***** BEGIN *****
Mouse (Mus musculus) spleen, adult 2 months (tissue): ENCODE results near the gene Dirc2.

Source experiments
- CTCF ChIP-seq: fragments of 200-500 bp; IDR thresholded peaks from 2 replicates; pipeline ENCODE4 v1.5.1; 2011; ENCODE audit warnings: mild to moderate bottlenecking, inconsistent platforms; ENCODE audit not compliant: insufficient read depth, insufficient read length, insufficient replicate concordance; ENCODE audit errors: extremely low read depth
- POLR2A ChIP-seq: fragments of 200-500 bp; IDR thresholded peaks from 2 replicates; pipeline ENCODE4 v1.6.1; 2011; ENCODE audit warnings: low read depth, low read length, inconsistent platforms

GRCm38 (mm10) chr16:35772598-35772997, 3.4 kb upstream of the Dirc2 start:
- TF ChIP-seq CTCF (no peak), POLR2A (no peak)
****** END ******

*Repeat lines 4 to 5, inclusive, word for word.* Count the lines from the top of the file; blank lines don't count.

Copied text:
- POLR2A ChIP-seq: fragments of 200-500 bp; IDR thresholded peaks from 2 replicates; pipeline ENCODE4 v1.6.1; 2011; ENCODE audit warnings: low read depth, low read length, inconsistent platforms

GRCm38 (mm10) chr16:35772598-35772997, 3.4 kb upstream of the Dirc2 start: